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Knicks' trade for Bargnani shows flaws in foundation

By Matt Moore | NBA writer

Is the Knicks' front office laughing with or at the joke?    (USATSI)
Is the Knicks' front office laughing with or at the joke? (USATSI)

It's not really that the Knicks' trade of Marcus Camby, Steve Novak, a first-round pick and two second-round picks for Raptors forward Andrea Bargnani completed Sunday night is a bad deal. It's not a monstrous miscalculation that sets the franchise back, it's not surrendering good talent for bad, and it does have a certain amount of value when it comes to the team's short-term goal of winning a title, at least hypothetically.

Bargnani gives the Knicks a bench scorer who can spread the floor if he's shooting well, which he hasn't the last few years. He doesn't rebound at an acceptable rate, even for a small forward. He defends exceptionally poorly, especially in help defense situations against the drive. And he has injury concerns.

But if he's shooting well, look out!

But still, Camby wasn't going to contribute at a significant level. Novak was a nonpresence last season, especially in the playoffs. So who cares what they gave up for him? Oh, and the picks? The picks are never going to be worth anyth...

Stop. That's where you have to stop. Because there are a few realities about that first rounder the Knicks surrendered along with the two second rounders you need to understand in the new, post-apocalyptic CBA.

1. Cheap labor is vital. The new CBA lowered the amount teams are spending on average on contracts. But it also lowered the amount teams can spend on players. These rookie-scale contracts are now more valuable than ever. With the addition of things like the D-League and advances in player development, you have a better chance than ever at signing a player late in the first round or in the second and turning them into productive players. Yes, there are more late first-round picks and second-round picks who disappear from the league never to be heard from again than there are Manu Ginobilis and Chandler Parsons, but those guys are what wind up being huge boons to organizations.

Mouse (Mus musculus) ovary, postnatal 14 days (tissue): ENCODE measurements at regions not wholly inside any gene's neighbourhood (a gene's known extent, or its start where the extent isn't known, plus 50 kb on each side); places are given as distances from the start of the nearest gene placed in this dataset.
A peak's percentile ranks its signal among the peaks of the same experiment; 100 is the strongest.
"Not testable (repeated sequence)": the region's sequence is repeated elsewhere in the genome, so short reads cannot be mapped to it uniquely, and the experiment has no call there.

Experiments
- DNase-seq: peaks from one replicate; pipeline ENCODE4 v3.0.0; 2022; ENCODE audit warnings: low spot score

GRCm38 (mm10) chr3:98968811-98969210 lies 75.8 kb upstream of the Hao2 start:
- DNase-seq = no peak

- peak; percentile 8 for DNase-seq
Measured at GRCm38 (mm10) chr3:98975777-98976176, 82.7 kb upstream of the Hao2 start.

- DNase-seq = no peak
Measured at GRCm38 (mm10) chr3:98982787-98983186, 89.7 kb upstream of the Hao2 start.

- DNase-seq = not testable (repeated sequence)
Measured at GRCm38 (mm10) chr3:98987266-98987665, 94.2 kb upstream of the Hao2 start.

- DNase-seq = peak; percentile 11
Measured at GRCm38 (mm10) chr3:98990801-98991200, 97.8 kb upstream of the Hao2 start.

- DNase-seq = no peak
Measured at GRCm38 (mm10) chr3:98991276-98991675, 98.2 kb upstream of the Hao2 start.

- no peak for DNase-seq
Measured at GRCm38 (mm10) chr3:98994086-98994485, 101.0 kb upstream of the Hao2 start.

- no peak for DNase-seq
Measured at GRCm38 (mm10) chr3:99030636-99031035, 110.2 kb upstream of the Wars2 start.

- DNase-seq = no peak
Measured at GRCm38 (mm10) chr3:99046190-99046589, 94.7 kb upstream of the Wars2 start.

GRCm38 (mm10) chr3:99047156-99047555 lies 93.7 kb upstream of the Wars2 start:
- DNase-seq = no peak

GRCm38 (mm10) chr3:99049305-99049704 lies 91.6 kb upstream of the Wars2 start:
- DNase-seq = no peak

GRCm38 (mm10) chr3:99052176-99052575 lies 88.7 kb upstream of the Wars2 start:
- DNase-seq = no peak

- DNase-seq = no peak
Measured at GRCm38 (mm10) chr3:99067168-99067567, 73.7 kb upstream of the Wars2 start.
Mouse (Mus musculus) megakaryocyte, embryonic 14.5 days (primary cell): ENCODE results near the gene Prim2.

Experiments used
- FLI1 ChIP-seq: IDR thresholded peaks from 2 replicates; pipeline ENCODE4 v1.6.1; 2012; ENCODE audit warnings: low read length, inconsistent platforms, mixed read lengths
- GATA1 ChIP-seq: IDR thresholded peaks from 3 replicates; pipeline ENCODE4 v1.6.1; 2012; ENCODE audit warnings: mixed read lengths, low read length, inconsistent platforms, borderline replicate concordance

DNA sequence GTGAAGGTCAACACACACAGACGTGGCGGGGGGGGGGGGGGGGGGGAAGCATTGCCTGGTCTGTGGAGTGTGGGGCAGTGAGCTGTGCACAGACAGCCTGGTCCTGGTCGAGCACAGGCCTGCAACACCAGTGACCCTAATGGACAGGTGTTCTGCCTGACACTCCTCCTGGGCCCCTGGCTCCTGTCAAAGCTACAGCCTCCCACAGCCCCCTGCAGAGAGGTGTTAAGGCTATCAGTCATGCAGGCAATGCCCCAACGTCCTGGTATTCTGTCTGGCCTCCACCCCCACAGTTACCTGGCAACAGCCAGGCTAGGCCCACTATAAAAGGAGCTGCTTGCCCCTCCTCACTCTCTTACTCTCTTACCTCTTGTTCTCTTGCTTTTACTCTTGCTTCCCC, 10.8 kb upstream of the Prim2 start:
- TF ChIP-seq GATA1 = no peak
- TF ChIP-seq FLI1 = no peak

On top of that, it's just the value. At the trade deadline, in a year with a horrible, awful draft, no one would move a first-round pick. That's how much value they have. Picks are lifeblood.

2. You have no way to control the future. This, more than anything, is the problem with the approach by the Knicks to constantly leverage their first-round picks. Say LaLa Vasquez decides she wants her husband to relocate to LA or San Francisco. Say Melo has a falling out and decides he wants out. Say the entire roster blows up in a fiery inferno of poor chemistry.

Then you have to rebuild. You're forced into it. You have no choice. And then you're hoping against hope that the pick doesn't land in an unprotected range you need. You can go spend some more money, but will it actually push you closer to a title?

Here's the big thing. Good organizations build solid foundations based on value, character and a structural premise of sustainable success. On and off court, throughout the team and the front office, in practice habits and signing paradigms. But the Knicks, they want to cut corners. They want to throw money at the problem ubiquitously.

Ken Berger of CBSSports.com reported Sunday that the Knicks were spurred to act after the Nets' acquisition of Kevin Garnett and Paul Pierce, which further pushed the Nets' luxury tax implications into the stratosphere.

This is not how you do business in the NBA, effectively. You don't respond to a rival throwing money at a problem in a largely inefficient manner (it's not like the Nets are getting KG and Pierce in 2008) by throwing even more money at a problem in an even less efficient manner. At some point, you're just chasing good money after bad. And in the Knicks' case, they should just put that motto on T-shirts.

Finally, I leave you with this fun bit of NBA history, to illustrate how even when the Knicks are spared a poor decision, worse ones arrive.

1. Last summer, the Knicks and Raptors were both pursuing free agent point guard Steve Nash.

2. The Knicks had had exploratory talks with the Suns about a sign and trade with Phoenix involving Iman Shumpert and Landry Fields, who the Suns were said to covet.

3. To block the Knicks from being able to do so, the Raptors signed Fields to a $20 million deal over four years.

4. Nash eventually went to the Lakers, sticking the Raptors with that deal and locking Bryan Colangelo into a largely doomed roster he couldn't build around.

5. Nash provided an important recruiting tool to get Dwight Howard to agree to a trade to the Lakers.

6. The Lakers' acquiring Howard meant that the Nets could not get Howard, whom they coveted.

7. As a result, the Nets wound up trading for Pierce and Garnett.

8. Nash's struggles with the Lakers, on court and with injuries, helped push Howard away from assuredly re-signing with the Lakers.

9. The Nets' acquisition of Garnett and Pierce led to New York's decision to trade for Andrea Bargnani.

10. So the Raptors' decision to overpay Landry Fields to block a trade that never happened resulted in the Knicks getting Bargnani, the Nets getting Garnett and Pierce, and the Houston Rockets in pole position for Howard.

The NBA. It's fantastic.

 
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